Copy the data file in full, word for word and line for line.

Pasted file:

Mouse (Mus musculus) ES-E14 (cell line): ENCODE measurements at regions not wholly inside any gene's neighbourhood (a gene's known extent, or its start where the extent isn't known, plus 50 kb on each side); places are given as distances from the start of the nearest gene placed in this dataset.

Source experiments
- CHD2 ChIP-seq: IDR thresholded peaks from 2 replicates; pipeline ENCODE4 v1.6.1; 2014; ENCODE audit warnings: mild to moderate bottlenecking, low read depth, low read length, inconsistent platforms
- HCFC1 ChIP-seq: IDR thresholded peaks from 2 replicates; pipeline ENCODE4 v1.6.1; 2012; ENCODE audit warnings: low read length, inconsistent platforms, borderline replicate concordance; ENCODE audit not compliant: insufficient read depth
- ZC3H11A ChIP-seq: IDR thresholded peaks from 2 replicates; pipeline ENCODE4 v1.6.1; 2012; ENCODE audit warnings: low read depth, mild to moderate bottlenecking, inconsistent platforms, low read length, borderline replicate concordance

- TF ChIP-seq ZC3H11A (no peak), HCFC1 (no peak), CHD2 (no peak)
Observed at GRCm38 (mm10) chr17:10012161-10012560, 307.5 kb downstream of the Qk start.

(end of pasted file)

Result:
Mouse (Mus musculus) ES-E14 (cell line): ENCODE measurements at regions not wholly inside any gene's neighbourhood (a gene's known extent, or its start where the extent isn't known, plus 50 kb on each side); places are given as distances from the start of the nearest gene placed in this dataset.

Source experiments
- CHD2 ChIP-seq: IDR thresholded peaks from 2 replicates; pipeline ENCODE4 v1.6.1; 2014; ENCODE audit warnings: mild to moderate bottlenecking, low read depth, low read length, inconsistent platforms
- HCFC1 ChIP-seq: IDR thresholded peaks from 2 replicates; pipeline ENCODE4 v1.6.1; 2012; ENCODE audit warnings: low read length, inconsistent platforms, borderline replicate concordance; ENCODE audit not compliant: insufficient read depth
- ZC3H11A ChIP-seq: IDR thresholded peaks from 2 replicates; pipeline ENCODE4 v1.6.1; 2012; ENCODE audit warnings: low read depth, mild to moderate bottlenecking, inconsistent platforms, low read length, borderline replicate concordance

- TF ChIP-seq ZC3H11A (no peak), HCFC1 (no peak), CHD2 (no peak)
Observed at GRCm38 (mm10) chr17:10012161-10012560, 307.5 kb downstream of the Qk start.